Well. It seems that having written this week’s Catholic Photo Challenge (thanks Steve Nelson, for in fact, guilting me into this on the air during Catholic Weekend), I’m going to be grateful that he pressed me into service.
I’ve been a little blocked lately, partly because my dad was very ill and then passed away a couple of weeks ago, but mostly because I let myself use that as an excuse.
For not writing. For not wanting to do anything creative.
It would have required that I look at the situation straight on because it was inevitable that I write about my father’s impending death. But who wants to face the page with that kind of raw emotion? Not I.
If I didn’t write about it, perhaps it wouldn’t happen. So I didn’t.
Because sometimes, still, I am four years old.
So back to The Challenge: Steve whined about how hard it is to come up with a topic, so I teased him about being lazy and randomly picked a number from the Catechism of the Catholic Church to be the theme of the challenge:
322 Christ invites us to filial trust in the providence of our heavenly Father (cf. Mt 6:26-34), and St. Peter the apostle repeats: “Cast all your anxieties on him, for he cares about you” (I Pt 5:7; cf. Ps 55:23).”
And then, perhaps too quickly, I sent off the text, focusing on the second part — to cast my anxieties on God.
But I didn’t give Steve the challenge word, so he picked the first part, filial trust.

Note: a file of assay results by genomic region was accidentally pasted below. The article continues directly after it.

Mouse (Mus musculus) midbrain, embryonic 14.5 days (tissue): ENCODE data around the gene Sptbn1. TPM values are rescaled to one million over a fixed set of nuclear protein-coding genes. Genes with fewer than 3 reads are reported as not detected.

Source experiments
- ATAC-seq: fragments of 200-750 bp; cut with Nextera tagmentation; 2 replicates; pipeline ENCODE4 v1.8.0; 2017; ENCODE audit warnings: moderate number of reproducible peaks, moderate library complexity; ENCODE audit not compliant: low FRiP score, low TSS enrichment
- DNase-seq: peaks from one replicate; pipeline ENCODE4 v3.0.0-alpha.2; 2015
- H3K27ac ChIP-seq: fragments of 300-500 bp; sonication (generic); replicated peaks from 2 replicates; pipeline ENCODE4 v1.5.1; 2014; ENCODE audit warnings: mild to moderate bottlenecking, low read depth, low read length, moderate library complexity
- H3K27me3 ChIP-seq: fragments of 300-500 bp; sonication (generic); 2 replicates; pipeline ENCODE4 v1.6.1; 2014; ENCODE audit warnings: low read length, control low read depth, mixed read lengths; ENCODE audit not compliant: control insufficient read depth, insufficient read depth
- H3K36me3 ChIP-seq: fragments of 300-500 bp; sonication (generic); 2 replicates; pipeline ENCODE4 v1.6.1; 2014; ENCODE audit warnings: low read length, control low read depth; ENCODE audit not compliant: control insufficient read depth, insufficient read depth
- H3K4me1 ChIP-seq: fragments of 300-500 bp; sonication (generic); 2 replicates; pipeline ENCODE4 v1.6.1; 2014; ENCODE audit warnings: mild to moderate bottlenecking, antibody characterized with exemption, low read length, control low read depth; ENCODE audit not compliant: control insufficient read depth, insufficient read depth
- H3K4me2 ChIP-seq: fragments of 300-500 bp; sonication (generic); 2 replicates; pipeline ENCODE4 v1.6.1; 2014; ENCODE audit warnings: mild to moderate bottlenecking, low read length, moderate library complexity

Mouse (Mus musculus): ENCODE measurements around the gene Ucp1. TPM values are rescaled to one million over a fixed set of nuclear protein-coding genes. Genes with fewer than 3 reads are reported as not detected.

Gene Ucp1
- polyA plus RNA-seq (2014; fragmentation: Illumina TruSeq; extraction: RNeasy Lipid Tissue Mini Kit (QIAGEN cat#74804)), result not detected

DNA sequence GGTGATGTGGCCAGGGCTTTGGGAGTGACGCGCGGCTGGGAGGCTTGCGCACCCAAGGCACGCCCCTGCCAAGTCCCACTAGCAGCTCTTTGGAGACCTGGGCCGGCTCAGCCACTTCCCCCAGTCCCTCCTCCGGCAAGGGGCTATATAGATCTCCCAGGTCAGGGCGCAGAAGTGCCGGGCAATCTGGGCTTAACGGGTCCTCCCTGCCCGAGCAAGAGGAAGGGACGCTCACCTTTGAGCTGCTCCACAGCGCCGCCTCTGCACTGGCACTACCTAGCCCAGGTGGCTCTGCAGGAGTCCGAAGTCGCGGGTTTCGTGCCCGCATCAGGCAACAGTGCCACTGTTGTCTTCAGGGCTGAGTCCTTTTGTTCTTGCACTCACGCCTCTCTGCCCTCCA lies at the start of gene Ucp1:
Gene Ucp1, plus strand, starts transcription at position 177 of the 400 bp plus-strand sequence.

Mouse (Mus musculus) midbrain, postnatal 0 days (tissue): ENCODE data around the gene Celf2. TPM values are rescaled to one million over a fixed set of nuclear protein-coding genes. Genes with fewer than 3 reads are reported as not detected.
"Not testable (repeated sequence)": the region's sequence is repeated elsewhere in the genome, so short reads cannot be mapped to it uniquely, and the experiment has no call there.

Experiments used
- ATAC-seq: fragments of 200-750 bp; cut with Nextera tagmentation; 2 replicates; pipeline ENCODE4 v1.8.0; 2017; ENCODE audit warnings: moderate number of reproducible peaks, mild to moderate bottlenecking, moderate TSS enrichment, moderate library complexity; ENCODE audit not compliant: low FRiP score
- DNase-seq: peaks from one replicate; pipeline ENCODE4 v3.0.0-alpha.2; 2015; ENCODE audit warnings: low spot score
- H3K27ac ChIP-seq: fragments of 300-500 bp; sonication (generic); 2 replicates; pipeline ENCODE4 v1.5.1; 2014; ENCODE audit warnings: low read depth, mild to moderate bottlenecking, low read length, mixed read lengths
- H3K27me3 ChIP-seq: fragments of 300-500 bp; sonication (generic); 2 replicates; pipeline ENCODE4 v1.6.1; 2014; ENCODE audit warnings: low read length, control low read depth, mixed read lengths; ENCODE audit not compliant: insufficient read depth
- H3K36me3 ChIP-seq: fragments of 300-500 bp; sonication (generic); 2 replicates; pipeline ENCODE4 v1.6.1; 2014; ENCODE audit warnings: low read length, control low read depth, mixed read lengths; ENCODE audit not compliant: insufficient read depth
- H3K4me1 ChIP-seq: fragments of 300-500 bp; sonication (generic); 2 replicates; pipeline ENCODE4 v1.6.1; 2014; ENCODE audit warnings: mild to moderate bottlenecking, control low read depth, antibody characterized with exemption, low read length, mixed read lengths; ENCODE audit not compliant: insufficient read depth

The total trust of a child in her father’s arms. The kind of trust that is given freely, innocently, sure of the father’s benevolence and protection.
Here I am at four years old with my father:
Once you get past the black socks and the Bermuda shorts, note the camera hanging around my dad’s neck. And me, also hanging around his neck. I knew he’d keep me safe on that dock, and together we were going to explore the world.
It is through this first relationship that I can understand our Heavenly Father’s love.
Here I am again, this time with my brother and sister, and I’m definitely not four years old:
That was our last Father’s Day together, a time of bittersweet celebration as the man who had once held me up high off the ground in the safety of his arms now needed me to steady him.
Instead of a camera, he gripped a rosary.
He prayed the rosary fervently, but it was actually another devotion, to the Divine Mercy, that taught me volumes:
The total trust of a child in his Father’s arms. The kind of trust that is given freely, innocently, sure of the Father’s benevolence and protection.